In my Creative Writing class, I spend a small fraction of the semester talking about publication - the dos/don'ts, the ins/outs, the rewards/pitfalls. But the first thing I do is to ask the students a question: Why do you want to get published?
Sure, not everyone wants to get published. I acknowledge that and absolutely respect it. Publication is a personal choice. But, I guess I would offer the same question to those people, as well: Why do you NOT want to get published?
A former student of mine - let's call him Alex - approached me after class one day and said, respectfully but firmly, "I don't want to get published." This lead to a fascinating conversation. He was of the opinion that his writing (which was GOOD) would be instantly commercialized the moment it was transferred into print. That the purity of his art would be suddenly deemed impure, that he would be "selling out." I nodded, listened, and told him I completely understood. I respected his choice.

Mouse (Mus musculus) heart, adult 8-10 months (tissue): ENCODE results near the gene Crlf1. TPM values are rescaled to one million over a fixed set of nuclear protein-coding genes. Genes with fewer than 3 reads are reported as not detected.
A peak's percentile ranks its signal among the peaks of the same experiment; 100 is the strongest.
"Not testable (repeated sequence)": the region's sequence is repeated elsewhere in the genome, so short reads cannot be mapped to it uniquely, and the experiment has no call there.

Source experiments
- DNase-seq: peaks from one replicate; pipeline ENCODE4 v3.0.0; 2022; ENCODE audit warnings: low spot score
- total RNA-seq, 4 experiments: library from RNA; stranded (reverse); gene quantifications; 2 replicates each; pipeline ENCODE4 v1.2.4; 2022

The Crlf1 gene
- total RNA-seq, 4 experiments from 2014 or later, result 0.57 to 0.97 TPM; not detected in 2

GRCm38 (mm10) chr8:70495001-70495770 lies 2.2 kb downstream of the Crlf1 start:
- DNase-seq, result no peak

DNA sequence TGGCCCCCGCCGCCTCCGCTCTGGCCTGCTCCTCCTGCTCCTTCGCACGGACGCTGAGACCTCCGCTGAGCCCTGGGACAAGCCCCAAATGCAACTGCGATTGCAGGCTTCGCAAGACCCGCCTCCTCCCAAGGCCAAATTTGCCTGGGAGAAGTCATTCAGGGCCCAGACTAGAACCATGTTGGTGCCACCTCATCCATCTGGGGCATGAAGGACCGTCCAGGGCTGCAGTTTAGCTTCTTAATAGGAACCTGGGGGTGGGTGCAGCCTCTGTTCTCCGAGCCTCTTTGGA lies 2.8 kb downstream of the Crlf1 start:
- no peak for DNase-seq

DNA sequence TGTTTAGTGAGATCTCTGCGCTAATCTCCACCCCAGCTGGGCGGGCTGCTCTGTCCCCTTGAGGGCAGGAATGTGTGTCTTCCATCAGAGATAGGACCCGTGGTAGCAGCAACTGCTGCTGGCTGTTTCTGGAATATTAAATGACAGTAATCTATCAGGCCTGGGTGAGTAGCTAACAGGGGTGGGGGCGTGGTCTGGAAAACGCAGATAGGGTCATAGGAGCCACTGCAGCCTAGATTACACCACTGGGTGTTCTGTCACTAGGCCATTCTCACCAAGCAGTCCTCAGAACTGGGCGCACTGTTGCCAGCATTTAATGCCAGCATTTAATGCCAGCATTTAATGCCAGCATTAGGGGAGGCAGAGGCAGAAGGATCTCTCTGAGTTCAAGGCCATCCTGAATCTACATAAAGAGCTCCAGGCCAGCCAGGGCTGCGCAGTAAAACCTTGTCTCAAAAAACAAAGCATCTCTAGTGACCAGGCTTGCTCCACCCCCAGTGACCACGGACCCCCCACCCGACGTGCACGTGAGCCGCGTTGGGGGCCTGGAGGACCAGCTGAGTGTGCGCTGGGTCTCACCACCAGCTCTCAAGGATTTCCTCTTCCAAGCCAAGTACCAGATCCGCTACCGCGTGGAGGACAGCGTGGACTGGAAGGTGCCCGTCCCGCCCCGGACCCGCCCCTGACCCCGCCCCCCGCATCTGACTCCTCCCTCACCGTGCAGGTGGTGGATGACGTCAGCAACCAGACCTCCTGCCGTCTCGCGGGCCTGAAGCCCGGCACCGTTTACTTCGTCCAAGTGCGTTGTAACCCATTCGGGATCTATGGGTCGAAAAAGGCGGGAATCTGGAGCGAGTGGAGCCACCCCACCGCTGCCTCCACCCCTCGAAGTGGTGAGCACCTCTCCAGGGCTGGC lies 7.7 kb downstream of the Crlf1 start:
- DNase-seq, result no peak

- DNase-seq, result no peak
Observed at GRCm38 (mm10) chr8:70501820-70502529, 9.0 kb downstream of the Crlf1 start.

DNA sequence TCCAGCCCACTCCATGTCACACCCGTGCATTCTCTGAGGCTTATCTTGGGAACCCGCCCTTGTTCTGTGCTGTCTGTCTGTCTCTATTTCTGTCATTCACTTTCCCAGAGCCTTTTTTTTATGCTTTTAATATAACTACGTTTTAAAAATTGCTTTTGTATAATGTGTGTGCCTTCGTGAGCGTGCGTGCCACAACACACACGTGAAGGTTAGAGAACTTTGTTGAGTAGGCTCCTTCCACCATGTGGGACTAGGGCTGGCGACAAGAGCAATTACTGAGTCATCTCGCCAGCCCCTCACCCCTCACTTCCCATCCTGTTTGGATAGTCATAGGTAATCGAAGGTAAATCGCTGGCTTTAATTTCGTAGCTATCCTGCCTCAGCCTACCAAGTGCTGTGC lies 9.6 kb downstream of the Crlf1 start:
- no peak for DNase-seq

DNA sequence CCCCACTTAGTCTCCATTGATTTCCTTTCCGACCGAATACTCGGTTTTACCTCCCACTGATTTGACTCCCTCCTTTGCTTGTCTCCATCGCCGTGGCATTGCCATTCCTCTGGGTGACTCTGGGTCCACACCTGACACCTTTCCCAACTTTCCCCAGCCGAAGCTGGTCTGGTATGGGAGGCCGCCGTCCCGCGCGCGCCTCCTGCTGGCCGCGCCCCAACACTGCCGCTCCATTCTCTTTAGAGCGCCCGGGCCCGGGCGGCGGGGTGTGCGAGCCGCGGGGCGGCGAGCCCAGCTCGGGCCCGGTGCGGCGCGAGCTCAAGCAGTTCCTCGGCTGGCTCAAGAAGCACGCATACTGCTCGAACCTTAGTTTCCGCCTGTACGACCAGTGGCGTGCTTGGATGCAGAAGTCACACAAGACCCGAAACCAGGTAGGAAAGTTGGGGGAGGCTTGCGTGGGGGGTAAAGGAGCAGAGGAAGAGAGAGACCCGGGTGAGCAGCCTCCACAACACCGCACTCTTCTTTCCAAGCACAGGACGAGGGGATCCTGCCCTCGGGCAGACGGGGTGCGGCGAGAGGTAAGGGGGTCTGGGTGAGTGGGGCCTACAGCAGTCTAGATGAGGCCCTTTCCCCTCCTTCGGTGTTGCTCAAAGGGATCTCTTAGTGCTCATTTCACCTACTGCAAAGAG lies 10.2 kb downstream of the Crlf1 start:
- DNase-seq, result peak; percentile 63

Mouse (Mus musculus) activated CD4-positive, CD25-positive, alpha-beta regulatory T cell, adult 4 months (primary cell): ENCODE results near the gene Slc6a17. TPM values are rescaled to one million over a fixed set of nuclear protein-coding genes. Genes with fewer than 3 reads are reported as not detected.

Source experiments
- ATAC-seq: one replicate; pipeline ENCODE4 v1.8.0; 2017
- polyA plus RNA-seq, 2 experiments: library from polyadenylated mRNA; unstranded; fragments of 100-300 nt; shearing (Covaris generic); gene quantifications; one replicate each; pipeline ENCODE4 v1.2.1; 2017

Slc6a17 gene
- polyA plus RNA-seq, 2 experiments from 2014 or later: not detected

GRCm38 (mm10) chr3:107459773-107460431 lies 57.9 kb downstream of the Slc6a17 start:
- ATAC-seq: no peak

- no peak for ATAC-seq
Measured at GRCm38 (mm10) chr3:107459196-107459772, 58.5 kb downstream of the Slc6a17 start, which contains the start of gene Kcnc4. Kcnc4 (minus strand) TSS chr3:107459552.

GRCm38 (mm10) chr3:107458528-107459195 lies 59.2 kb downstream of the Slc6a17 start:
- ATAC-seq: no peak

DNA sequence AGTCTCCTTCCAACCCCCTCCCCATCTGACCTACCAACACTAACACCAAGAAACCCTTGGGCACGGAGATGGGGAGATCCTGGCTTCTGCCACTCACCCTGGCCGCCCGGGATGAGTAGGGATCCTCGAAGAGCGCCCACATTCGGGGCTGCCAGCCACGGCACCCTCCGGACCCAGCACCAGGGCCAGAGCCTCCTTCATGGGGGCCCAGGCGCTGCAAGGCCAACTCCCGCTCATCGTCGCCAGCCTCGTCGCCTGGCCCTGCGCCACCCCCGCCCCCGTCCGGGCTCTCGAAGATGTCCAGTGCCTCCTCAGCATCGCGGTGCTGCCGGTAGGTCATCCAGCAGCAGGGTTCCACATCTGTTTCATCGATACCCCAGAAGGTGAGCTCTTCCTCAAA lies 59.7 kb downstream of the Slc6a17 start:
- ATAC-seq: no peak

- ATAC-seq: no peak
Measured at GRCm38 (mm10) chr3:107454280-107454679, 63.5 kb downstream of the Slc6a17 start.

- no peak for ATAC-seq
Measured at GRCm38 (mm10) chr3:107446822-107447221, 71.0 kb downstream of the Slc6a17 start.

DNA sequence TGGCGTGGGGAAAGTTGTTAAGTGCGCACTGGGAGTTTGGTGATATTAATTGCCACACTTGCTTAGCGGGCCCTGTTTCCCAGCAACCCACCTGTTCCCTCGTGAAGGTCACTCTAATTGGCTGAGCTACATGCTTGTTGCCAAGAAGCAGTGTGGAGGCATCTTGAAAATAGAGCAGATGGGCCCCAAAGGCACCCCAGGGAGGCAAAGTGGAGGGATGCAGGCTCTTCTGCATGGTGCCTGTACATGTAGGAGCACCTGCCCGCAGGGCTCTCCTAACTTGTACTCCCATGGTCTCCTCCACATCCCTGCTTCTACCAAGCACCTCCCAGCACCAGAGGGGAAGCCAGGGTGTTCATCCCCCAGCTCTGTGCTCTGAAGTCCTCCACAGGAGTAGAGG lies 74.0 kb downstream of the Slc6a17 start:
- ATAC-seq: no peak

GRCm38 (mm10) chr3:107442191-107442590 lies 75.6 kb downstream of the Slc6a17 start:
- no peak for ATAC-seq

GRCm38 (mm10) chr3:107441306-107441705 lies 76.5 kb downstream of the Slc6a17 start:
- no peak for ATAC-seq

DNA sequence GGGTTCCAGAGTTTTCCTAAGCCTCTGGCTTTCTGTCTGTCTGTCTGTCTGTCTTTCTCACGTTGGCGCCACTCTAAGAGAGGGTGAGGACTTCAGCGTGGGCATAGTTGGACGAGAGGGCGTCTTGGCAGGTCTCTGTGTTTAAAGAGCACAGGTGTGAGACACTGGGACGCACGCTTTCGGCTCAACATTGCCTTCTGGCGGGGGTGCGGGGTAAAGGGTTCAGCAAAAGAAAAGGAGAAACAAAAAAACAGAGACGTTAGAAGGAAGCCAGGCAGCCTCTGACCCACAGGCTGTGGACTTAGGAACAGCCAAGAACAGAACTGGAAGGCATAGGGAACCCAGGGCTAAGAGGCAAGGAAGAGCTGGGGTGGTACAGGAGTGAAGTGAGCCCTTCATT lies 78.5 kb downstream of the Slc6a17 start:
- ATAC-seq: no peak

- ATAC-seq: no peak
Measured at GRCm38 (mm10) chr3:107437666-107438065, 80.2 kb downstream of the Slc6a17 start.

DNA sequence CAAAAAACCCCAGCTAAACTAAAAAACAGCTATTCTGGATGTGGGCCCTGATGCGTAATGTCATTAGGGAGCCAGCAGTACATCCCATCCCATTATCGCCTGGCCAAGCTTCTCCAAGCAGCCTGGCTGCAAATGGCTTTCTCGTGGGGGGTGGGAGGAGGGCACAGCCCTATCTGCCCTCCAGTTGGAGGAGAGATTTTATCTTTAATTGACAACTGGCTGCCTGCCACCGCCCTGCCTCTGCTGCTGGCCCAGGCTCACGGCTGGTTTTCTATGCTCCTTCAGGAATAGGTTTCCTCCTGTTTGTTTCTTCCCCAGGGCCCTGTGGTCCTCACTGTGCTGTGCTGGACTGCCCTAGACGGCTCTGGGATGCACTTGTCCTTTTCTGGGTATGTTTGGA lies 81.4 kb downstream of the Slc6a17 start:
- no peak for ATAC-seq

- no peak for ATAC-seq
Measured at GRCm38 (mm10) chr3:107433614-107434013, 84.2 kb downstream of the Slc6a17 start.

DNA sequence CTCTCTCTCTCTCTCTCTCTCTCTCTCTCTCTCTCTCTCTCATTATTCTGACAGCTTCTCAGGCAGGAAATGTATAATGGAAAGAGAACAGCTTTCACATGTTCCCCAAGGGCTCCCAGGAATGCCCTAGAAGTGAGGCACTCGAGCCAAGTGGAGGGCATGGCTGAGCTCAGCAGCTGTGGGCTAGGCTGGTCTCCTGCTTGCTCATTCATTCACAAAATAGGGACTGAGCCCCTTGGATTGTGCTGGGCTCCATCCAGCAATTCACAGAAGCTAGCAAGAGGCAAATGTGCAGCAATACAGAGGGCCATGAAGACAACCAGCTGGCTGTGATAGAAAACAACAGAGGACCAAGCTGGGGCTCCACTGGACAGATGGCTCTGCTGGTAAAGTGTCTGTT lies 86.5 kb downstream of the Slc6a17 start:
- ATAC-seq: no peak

What's interesting is that 3 months later, at the end of the semester, Alex approached me after class and said, "You know, I've changed my mind. I do want to try and get published." I asked him why. He said, "Well, I've decided that what I write is personal, but important. I've decided that it deserves to be seen, to be put 'out there.' But most of all, I really want other people to read it."
Either way, to publish or not to publish, I think it's important that every writer searches himself/herself and asks that question every now and then. Because sometimes, over the course of time and our "life journey," we just might change our minds. ;-)